Tens of thousands of maskless mourners gathered in Lahore on Saturday for the funeral of hardline Pakistani cleric Khadim Hussain Rizvi, who for years terrorised the country’s religious minorities, incited riots and advocated the destruction of European nations.
Vast crowds of men were seen thronging the centre of the eastern city ahead of Rizvi’s funeral, chanting in unison and for the most part flouting mask-wearing rules even with the country on the cusp of a second wave of the coronavirus outbreak.
No cause of death has been announced for the 54-year-old Rizvi, who died Thursday after suffering a high fever and difficulties breathing, and no Covid-19 test or autopsy were conducted on the long-time wheelchair user.
While Pakistan has dodged the worst of the coronavirus pandemic so far, case numbers have been rising sharply in recent weeks.
In life, Rizvi acted as a lightning rod for Pakistan’s religious right, and was adept at stirring sectarian resentments and mobilising thousands of fanatical supporters at a moment’s notice.
His death came just days after he led a paralysing anti-France rally in Islamabad, threatening to repeat a 2017 blockade that crippled the capital, and he has called for the nuclear destruction of some European countries.
Despite this, Pakistan’s military hailed him as a “great scholar” and Prime Minister Imran Khan rushed to offer his heartfelt condolences — both likely wary of the power of his movement.
Rizvi had weaponised the ultra-sensitive issue of blasphemy in the Muslim-majority nation and radicalised large swathes of Punjab, opening a new chapter in Pakistan’s violent confrontation with extremism.
In just a few years, the cleric, known for his profanity-laced speeches and theatrical gestures, gained mass support and rose to become one of the country’s most feared figures.
“In some ways, he was even more dangerous than the Taliban, with his supporters not limited to remote tribal areas, but present in large numbers in the country’s heartlands,” said Omar Waraich from Amnesty International.
“(Rizvi) figured out that in Pakistan, true power can be commanded in the streets, where you don’t need the highest number of votes — just the highest number of armed supporters.”
His Tehreek-e-Labbaik Pakistan party (TLP) held a three-day anti-France rally that ended after he claimed to have forced the government to agree to kick out the French ambassador.
The protests came weeks after France’s President Emmanuel Macron defended the country’s freedom of speech laws, in the wake of the killing of a teacher who had shown caricatures of the Prophet Mohammed to his class.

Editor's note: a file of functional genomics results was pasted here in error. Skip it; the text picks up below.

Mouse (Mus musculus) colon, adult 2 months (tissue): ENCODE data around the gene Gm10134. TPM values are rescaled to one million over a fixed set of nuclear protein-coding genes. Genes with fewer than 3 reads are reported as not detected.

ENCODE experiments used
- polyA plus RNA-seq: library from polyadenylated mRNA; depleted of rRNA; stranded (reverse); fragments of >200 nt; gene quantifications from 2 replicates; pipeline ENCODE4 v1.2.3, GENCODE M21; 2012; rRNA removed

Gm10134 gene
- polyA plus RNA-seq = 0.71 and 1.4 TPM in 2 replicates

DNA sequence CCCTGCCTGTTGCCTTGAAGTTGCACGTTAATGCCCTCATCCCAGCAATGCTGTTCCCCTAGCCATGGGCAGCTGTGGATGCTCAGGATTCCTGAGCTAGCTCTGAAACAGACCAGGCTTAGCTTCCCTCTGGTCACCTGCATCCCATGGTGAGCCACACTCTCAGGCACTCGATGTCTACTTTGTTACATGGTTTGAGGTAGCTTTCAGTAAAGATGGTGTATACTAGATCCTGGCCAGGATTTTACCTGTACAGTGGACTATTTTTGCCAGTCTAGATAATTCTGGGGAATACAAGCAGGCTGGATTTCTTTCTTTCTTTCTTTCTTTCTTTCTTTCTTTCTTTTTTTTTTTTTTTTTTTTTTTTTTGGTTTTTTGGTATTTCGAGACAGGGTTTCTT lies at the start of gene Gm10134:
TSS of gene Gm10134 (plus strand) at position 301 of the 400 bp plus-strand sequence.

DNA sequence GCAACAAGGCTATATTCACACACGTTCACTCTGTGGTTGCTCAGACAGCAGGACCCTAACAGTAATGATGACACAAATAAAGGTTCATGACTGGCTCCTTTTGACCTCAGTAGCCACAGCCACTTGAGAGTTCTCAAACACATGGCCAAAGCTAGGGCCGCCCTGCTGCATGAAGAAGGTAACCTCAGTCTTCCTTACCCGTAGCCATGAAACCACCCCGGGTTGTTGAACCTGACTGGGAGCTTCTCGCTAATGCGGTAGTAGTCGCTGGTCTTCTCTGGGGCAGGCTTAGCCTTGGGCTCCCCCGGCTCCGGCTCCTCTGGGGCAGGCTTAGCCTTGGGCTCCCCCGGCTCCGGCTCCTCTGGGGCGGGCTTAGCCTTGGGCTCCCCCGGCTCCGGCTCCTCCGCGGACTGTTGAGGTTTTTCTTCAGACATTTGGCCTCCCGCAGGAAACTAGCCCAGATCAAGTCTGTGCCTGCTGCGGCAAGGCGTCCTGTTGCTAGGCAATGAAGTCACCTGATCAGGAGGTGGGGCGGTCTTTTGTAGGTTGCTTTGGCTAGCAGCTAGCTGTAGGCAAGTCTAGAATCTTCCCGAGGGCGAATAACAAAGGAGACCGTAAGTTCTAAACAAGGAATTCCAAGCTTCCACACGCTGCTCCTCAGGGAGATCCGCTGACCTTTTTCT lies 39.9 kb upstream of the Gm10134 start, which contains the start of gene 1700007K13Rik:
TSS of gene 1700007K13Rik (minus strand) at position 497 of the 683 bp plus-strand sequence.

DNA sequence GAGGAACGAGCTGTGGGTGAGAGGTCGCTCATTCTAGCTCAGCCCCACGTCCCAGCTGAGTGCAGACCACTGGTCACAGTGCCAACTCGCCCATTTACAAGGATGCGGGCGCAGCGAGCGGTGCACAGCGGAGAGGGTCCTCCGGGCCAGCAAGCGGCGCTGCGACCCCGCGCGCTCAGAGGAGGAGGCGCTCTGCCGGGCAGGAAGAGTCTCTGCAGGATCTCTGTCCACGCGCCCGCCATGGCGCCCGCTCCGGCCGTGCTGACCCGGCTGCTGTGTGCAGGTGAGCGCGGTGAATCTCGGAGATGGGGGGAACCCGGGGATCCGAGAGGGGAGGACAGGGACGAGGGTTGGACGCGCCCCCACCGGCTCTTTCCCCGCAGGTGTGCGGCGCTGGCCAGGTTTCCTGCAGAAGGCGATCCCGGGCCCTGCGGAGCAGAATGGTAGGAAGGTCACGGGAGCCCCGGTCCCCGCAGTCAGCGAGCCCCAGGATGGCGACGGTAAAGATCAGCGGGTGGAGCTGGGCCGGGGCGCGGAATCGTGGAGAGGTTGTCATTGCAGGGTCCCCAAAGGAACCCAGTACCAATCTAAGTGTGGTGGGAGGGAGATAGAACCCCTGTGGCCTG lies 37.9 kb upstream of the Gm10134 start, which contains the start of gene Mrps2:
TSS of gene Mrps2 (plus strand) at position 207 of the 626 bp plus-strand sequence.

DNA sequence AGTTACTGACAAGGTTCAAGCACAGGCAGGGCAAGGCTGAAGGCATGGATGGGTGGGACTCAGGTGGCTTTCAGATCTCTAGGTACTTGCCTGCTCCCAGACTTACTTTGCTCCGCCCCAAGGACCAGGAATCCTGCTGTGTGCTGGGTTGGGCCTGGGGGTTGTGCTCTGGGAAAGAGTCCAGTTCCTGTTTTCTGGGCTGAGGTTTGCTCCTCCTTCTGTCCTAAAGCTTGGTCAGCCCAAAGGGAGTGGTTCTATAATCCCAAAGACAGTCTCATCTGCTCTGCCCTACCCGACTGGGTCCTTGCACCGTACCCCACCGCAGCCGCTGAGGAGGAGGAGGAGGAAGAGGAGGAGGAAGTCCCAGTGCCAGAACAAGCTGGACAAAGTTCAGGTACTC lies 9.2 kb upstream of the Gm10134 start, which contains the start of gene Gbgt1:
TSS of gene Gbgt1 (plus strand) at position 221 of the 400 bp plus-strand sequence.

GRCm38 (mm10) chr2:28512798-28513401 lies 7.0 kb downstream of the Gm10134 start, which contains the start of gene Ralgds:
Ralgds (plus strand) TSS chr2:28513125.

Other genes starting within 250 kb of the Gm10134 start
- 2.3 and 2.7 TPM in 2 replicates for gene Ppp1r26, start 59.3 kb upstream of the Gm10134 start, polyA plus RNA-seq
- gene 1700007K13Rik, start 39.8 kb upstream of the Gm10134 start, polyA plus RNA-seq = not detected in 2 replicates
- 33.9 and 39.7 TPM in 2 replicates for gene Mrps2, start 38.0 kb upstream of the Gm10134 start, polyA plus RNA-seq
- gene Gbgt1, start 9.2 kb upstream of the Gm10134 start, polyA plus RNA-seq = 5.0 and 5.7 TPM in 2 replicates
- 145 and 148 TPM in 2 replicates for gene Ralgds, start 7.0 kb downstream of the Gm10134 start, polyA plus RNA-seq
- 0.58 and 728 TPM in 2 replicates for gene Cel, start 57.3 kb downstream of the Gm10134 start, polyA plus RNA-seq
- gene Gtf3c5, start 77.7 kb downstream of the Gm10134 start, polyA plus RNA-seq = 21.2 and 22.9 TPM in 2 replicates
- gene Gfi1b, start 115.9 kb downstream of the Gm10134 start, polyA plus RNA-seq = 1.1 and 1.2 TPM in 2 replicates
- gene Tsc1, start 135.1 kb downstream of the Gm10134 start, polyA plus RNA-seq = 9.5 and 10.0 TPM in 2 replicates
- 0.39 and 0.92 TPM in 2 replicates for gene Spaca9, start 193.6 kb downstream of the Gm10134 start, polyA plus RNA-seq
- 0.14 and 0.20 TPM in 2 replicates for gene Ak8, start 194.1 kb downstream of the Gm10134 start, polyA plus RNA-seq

The Pakistani government and French embassy have refused to comment on the matter.
Blasphemy is a sensitive issue in Pakistan, where anyone deemed to have insulted Islam can face the death penalty and the whiff of even unproven allegations can lead to mob lynchings and vigilante murders.
Since 2017, Rizvi and the TLP have succeeded in dictating terms to successive governments who fear sparking any backlash from religious groups.
The cleric forced the resignation of a federal minister and the firing of a leading economic adviser even as Pakistan’s economy cratered.
And in 2018, the TLP brought the country to a standstill with riots following the acquittal of Christian woman Asia Bibi, who had been falsely accused of disrespecting the Prophet Mohammed.
The party has also called for the assassination of Pakistan’s Supreme Court judges, pleaded for a mutiny in the armed forces and vowed to wipe out European nations such as France and the Netherlands with Pakistan’s nuclear arsenal.
The group has also been linked with killings and an assassination attempt on Pakistan’s interior minister in 2018, while rallying millions of supporters at the ballot box that gave them seats in a provincial government.
Whether the TLP can hold its momentum without the charismatic Rizvi is unclear.
“The TLP already has an extensive support base. His lifeline was his narrative and his narrative was still intact,” security analyst Amir Rana told AFP.
“The TLP will remain on Pakistan’s security and political landscape for a longer time and leadership may not be a big factor.”
However, columnist Zahid Hussain chalked up the TLP’s victories over the years to government weakness rather than its actual strength as a political force.
“I don’t think anybody could provide the type of a leadership he had,” he said.
“It was more of a personal following than an ideological movement.”
The TLP first coalesced as a movement demanding the release of Mumtaz Qadri — a bodyguard who gunned down Punjab governor Salman Taseer in Islamabad in 2011.
Qadri later cited Taseer’s demands to reform blasphemy laws as his motive and was hanged in 2016 — sparking massive protests and an outpouring of emotion during his public funeral in Lahore that set the stage for future TLP demonstrations.